Dueling demonstrators: Gun rights, gun control groups face off at Legislative Mall

DOVER­­­ – Backers and opponents of gun control held dueling rallies Wednesday to highlight measures that would require individuals to obtain a permit before purchasing a firearm, prohibit dozens of guns deemed “assault weapons” and forbid magazines that can hold more than 15 rounds.

To protest a planned news conference by Democratic officials and Moms Demand Action for Gun Sense, supporters of gun rights began gathering on Legislative Mall more than two hours before the event was scheduled to start. By the time gun control advocates convened on the east steps of Legislative Hall, a crowd of around 150 people stood nearby, mad and loud.

Chanting “we will not comply” and “not 1 inch,” they drowned out the speakers at the news conference on occasion. Many of the protesters carried signs or wore apparel proclaiming their displeasure with the bills, and they ignored several requests by speakers (including Sen. Dave Lawson, a Marydel Republican and fierce opponent of gun control) to quiet down.

But even though some speakers faltered momentarily, they refused to be silenced.

“Our right to life and our right to liberty, to go to school, the theater, the mall, our places of worship without being gunned down shall not be infringed,” proclaimed Sen. Laura Sturgeon, a Sharpley Democrat.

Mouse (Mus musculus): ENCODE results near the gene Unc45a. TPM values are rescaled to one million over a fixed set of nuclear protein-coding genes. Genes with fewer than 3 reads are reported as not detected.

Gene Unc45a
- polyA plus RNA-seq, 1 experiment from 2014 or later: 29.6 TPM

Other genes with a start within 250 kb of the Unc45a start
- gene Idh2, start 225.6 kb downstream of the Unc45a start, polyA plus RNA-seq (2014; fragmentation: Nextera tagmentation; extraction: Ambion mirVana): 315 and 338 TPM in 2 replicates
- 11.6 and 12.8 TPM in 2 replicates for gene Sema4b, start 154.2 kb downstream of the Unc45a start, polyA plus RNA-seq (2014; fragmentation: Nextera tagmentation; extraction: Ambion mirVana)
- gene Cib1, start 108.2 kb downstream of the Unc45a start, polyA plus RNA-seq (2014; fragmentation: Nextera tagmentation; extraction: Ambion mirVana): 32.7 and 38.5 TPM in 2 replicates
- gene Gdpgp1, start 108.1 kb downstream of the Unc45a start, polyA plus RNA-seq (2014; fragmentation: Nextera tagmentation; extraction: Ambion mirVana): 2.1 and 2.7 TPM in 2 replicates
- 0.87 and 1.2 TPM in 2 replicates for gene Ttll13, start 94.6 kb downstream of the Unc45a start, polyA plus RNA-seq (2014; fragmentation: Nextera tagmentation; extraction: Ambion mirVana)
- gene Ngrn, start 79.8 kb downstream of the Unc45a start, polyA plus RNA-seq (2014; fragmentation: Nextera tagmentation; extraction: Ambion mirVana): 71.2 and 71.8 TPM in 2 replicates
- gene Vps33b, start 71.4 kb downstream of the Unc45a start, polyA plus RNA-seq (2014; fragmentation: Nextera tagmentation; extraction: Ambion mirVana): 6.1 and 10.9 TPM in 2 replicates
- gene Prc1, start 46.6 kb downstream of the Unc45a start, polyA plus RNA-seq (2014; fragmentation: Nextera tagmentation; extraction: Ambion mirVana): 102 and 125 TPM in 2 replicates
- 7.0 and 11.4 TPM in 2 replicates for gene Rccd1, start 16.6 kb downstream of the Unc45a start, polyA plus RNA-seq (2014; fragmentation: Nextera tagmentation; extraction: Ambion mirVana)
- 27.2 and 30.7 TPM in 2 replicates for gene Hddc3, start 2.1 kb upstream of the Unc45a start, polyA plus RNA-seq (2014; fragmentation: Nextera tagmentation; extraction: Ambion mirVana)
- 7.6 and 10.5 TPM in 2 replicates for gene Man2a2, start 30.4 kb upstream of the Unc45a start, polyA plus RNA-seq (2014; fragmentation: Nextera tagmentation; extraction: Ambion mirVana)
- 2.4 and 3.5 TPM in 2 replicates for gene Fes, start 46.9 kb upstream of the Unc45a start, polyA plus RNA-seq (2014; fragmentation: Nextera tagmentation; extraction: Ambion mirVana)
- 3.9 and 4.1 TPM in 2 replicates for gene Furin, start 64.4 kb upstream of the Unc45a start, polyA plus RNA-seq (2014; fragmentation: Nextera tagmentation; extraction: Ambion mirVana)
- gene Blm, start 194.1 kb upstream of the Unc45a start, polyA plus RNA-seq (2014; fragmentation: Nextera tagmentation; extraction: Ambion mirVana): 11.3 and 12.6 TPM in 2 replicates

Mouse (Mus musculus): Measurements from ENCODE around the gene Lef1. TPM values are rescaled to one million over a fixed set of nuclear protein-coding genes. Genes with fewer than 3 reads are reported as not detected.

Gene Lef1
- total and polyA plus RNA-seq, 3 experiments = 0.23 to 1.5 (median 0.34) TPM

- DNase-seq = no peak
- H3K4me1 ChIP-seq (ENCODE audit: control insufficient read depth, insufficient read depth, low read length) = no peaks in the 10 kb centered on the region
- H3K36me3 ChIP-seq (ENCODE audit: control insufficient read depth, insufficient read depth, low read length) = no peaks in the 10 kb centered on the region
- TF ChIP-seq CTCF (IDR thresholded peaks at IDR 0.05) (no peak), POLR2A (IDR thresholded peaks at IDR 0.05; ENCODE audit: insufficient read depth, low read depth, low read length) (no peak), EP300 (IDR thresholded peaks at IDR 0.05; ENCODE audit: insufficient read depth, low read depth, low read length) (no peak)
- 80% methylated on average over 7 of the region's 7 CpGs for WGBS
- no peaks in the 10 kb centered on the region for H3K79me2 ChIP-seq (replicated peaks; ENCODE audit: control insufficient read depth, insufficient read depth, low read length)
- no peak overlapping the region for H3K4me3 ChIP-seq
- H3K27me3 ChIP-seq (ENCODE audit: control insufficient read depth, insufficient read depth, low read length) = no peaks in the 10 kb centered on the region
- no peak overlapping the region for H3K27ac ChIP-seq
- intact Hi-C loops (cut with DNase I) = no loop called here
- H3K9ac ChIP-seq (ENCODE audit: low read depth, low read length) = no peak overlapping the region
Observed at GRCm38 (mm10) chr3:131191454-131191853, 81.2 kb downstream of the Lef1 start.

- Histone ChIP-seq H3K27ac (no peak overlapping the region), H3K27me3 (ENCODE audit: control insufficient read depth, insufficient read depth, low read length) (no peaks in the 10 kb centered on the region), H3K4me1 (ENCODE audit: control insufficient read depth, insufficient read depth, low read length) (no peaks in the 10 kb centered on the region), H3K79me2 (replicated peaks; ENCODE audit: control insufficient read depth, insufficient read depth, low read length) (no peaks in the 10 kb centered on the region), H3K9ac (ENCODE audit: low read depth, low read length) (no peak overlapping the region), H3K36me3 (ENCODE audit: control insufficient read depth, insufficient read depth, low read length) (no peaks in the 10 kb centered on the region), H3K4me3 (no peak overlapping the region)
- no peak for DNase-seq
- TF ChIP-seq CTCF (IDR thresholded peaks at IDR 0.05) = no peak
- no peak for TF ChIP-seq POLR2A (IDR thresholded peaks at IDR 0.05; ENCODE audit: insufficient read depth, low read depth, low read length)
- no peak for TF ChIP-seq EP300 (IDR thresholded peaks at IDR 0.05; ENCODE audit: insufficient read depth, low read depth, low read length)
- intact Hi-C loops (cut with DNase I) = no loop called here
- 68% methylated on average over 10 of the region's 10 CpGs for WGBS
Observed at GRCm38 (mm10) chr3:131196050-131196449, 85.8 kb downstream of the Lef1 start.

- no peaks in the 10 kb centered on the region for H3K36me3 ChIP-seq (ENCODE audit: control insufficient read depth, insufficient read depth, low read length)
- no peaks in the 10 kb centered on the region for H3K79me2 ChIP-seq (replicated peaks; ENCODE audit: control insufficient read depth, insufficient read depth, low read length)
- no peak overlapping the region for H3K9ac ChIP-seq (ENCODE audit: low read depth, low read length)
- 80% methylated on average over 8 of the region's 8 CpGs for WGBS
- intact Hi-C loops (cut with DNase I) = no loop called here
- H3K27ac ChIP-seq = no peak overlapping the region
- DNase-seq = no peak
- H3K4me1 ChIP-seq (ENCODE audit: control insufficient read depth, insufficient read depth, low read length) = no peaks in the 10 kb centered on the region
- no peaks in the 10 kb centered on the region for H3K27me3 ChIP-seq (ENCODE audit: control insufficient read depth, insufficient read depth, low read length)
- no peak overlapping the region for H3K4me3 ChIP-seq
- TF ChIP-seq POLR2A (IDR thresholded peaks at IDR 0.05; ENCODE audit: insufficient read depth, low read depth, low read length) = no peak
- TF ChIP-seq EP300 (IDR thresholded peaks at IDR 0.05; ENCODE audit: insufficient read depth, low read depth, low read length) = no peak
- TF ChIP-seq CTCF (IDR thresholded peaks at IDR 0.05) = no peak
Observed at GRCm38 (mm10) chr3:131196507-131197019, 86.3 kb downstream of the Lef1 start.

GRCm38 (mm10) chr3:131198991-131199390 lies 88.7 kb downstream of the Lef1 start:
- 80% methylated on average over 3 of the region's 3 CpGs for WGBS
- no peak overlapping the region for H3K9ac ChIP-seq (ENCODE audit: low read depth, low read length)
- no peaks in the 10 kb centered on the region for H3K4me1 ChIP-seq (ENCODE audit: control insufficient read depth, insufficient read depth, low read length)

To supporters, the three bills are common-sense measures that could save lives. Backers are confident the majority of Delawareans are in favor.

One bill would ban the sale, purchase, transfer or possession of about 60 specific guns, as well as assault firearms and copycat weapons, which are defined as semiautomatic guns that meet several criteria.

Firearms that are forbidden under the legislation but already owned would be grandfathered in, although the measure would still place restrictions on where a user could take his or her gun.

Violating the bill would be a Class F felony, which carries a maximum sentence of three years in prison.

Another proposal would bar possession of a magazine containing more than 15 rounds, though members of the military or law enforcement “acting within the scope of official business” and concealed carry permitholders would be exempt. It would also establish a buyback program, offering owners of such magazines $10 per device.

The measure would carry with it a penalty of a Class B misdemeanor (up to six months in prison) for a first offense and a class E felony (no more than five years) for any subsequent offense.

The two bills are similar to ones pushed last year, although neither received a floor vote.

Perhaps the most controversial is the qualified purchaser card measure, which would require a person first apply to the Department of Safety and Homeland Security before buying a gun.

A variety of offenses or actions would make an individual ineligible to obtain a card from the state, such as a felony conviction, an involuntary commitment for a mental condition or a protection from abuse Family Court order, though some could be rescinded.